There has not been a letup to the streak of the printer’s devil to hit President John Mahama, the textual shortcoming now chasing him to the University of Aberdeen, Scotland, where an honorary degree of Doctor of Law (LLD) was conferred upon him yesterday.
The cover of the programme for the event at the Scottish University was not spared a textual blunder after President John Dramani Mahama’s surname appeared as Mahami.
With their newfound penchant for proofreading and identifying blunders, Ghanaians, smarting from the recent 59th Independence Anniversary error-riddled brochure brouhaha, quickly spotted the printer’s devil and shared same on social media.
The mistake also appeared in the programme line-up, giving credence to the fact that after all the printer’s devil is not a Ghanaian disease.
There are those saying it was social media hoax, blaming the opposition elements for its creation.
The error has triggered the question as to whether there is a jinx about any textual stuff pertaining to the president to the extent that regardless of the amount of proofreading that goes into them, they fall prey to the printer’s devil.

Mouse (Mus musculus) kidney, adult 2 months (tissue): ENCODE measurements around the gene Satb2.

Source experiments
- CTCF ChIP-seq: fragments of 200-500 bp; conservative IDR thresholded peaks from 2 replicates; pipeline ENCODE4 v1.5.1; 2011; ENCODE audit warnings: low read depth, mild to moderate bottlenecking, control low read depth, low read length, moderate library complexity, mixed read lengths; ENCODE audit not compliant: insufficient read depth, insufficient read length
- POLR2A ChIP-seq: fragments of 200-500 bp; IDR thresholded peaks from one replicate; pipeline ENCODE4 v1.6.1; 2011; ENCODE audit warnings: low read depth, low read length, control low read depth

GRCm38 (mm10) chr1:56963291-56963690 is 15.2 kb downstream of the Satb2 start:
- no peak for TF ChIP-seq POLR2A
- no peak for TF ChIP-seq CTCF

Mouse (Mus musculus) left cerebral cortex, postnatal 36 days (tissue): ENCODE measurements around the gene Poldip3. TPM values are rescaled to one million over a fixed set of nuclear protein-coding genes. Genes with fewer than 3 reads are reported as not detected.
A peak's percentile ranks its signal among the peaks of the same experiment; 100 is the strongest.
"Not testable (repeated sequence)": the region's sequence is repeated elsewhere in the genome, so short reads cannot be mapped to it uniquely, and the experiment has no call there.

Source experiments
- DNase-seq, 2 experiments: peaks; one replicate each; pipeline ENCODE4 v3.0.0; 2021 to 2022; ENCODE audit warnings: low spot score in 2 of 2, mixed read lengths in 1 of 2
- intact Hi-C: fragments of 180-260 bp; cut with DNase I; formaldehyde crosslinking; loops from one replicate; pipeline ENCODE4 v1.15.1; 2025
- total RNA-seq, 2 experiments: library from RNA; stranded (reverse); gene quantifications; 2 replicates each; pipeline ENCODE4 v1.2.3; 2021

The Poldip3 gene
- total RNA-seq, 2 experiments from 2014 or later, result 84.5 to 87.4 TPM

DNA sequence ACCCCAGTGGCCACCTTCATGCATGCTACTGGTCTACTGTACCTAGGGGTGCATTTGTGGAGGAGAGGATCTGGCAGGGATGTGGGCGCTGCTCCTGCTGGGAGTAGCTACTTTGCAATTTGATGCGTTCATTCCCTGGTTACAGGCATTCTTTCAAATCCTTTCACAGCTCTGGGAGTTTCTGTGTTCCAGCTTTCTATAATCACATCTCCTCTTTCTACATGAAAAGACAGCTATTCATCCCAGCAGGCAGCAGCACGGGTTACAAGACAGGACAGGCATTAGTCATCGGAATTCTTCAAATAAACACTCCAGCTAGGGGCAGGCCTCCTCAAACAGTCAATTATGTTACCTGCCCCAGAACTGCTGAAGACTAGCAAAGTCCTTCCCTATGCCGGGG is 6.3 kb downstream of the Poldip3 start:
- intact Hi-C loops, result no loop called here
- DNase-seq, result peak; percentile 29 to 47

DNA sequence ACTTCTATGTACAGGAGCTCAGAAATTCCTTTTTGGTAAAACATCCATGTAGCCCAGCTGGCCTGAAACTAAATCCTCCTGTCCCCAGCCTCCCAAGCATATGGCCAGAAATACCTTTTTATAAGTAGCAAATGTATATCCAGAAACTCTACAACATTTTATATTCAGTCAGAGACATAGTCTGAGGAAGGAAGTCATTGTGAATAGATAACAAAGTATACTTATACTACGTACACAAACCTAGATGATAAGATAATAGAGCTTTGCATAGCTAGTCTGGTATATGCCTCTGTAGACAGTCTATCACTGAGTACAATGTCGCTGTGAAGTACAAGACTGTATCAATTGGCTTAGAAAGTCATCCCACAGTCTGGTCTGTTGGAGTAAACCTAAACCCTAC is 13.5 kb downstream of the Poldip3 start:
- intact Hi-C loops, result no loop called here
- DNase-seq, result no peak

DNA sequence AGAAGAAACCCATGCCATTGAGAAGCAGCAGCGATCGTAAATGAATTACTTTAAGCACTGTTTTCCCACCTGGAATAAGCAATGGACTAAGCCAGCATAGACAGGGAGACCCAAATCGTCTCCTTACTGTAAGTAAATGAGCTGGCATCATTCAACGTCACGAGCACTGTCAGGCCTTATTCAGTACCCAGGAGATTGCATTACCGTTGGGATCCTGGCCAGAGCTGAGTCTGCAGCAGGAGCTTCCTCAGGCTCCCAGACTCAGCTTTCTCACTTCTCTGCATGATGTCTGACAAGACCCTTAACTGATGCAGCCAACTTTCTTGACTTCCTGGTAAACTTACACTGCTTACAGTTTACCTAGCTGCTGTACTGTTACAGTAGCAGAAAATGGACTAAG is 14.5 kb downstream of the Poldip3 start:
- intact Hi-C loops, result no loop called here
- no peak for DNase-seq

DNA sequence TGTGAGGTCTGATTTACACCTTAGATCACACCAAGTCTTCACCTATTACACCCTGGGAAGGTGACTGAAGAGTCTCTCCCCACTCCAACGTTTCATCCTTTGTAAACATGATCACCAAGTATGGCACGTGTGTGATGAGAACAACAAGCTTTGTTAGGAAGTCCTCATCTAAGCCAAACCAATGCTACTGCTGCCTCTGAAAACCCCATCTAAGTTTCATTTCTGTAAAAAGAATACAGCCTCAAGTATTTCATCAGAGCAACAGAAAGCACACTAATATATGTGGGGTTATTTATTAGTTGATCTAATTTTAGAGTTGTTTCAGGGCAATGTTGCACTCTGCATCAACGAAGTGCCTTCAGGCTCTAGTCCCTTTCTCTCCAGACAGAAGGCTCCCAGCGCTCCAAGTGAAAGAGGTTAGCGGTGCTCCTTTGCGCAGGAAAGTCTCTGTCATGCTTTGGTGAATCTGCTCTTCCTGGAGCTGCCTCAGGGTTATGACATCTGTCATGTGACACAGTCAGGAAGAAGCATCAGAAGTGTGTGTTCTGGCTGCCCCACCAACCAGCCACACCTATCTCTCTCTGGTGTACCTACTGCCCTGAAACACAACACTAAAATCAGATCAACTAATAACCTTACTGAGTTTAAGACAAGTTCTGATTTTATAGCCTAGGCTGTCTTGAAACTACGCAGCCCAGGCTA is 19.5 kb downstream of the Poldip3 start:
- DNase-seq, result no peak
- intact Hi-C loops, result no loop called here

While some blame the University of Aberdeen brochure blunder on the university authorities, others think otherwise, arguing that after all the Scots depended on the input of their guests.
In other words, those responsible for the independence brochure fed the Scots with similar blunder-riddled inputs resulting in interchanging Mahama for Mahami.
The errors in the independence anniversary brochure of a fortnight or so ago continue to resonate in various circles in both Ghana and for sometime in Kenya, which president was a guest of honour during the celebration and was declared the President of Ghana.
President Mahama himself described the errors as the printer’s devil.
In his acceptance speech after the award of the degree, President Mahama dedicated the award to the people of Ghana.
“Let me express, on behalf of the good people of Ghana, my wife Lordina and my family, appreciation to the Faculty and Staff for this recognition and honour done me.
"I consider this an honour for all Ghanaians and it is a reflection of the strides we have made as a people, both internationally and at home. I therefore dedicate this Doctor of Law honorary degree to the people of Ghana,” he said.